The Force Awakens But I Think I’ll Go Back to Sleep

The First Order

May the force be with you.

And also with you.

We lift up our wallets.

We lift them up to you…our lord…Lucas…Disney…Snoke (wait, seriously, Supreme Leader….Snoke?)

I originally planned to write about how for so many Star Wars has become a religion, but, if this new Disney backed sequel, The Force Awakens, accomplishes anything, it’s that it successfully (and thankfully) wipes away the cartoonish reverent silliness of the prequel trilogy and returns the series to the rollicking space opera action of the originals.

Thirty years after The Return of the Jedi, Resistance leader Leia (Carrie Fisher, looking more and more like her mother with each passing year) has dispatched her star fighter pilot Poe (a game Oscar Isaac) to the Tatooine-esque Planet Jakku (not to be confused with Planet Jacko, where the King of Pop’s hologram rules supreme) to retrieve a map that will allegedly lead them to Luke Skywalker, who after the rise of the Dark Side supported First Order went into hidden exile.  There Poe and his charismatic soccer-ball droid BB-8 (an instant new fan favorite) receive unlikely aid from a Storm Trooper with a sudden change of heart he calls Finn (John Boyega, in what should be a star-making turn) and a scrappy scavenger who just might have a bit of The Force in her named Rey (played with moxie by Daisy Ridley, who comes across as a more likable version of Keira Knightley). Continue reading

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Do Ya Do Ya Want My Khan? The Shiny Happy People of J. J. Abrams’ Star Trek

Can someone turn down the lights?

Can someone turn down the lights?

Ahhh…shit…(SPOILER ALERT!) I gave away a major spoiler of Star Trek Into Darkness in the title of the post!  Though, honestly, people, is it any surprise that Khan makes an appearance in part two of Abrams’ reboot series?  Following the trend of comic book films, it seems as if Abrams’ Treks will only be as good as their villains…which means this sequel is a slight notch above its overrated predecessor but is still a mish-mash rehash with nary an original idea to be found and completely void of the political allegory and societal mirror-holding that made the original series so…original.  I was a bit more invested in and entertained by this rehash as if you are going to rehash plots and villains, you might as well rehash the best.  I mean I can’t even remember the villain in the first film.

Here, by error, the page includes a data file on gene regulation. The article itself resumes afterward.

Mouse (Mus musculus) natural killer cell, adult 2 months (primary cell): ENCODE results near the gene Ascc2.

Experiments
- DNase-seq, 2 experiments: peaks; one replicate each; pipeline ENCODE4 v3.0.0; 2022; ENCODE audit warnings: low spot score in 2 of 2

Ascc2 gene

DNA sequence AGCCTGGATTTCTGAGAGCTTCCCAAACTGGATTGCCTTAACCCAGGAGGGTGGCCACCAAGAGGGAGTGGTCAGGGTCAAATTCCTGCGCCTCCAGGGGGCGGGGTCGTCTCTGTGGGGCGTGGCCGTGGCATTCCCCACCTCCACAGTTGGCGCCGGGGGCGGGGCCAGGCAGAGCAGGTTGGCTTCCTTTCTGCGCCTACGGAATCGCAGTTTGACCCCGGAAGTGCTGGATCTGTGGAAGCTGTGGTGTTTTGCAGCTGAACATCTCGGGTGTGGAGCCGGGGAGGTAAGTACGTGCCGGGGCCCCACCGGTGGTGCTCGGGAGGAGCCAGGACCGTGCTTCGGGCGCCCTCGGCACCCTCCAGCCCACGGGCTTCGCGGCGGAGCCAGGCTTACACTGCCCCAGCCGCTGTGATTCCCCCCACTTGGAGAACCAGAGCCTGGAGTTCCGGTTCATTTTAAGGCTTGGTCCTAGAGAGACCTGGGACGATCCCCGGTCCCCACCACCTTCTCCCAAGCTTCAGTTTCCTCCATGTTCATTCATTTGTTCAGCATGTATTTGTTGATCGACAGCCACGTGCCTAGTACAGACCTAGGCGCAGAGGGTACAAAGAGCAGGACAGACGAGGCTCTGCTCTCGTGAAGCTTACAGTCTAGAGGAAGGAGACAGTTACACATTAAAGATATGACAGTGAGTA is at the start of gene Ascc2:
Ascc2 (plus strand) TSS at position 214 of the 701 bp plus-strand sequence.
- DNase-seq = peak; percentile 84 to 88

Though the DUN DUN DUN previews made it clear things were going to get more serious this time around, the film is inexplicably sub-titled Into Darkness…as there’s nary a moment of literal or thematic darkness to be found in the shiny happy continuation of Abrams’ shiny happy series.  Okay, okay, they do speak the words war and genocide, and alotta people die James Cameron-style when the ships get all blown up and stuff.  But you gotta hand it to a guy who just doesn’t give a damn.  If J.J. wants to do an opening nod to Raiders of the Lost Ark in a sci-fi film, well, by golly, he’s gonna jam that in there!  And if he wants to have his set designers craft an entire starship to be made of interior reflective surfaces so that his signature lens flares can go whole hog and burn your retinas…then damn it, Jim, he’s gonna do it!  And if he wants to stretch out certain emo-scenes Felicity style to the point of banality…then frick, he don’t need Keri Russell present to do that.  You see, J.J. is like that smart dorky crafty kid who grew up to be geek chic.  He’s completely hung up on the nostalgia Hollywood peddles, which has made him a golden boy in a town that loves to recycle all that is golden.  This means that many will find what he does pretty cool, but if you want anything deeper than re-imagined childhood reveries, then you better look elsewhere.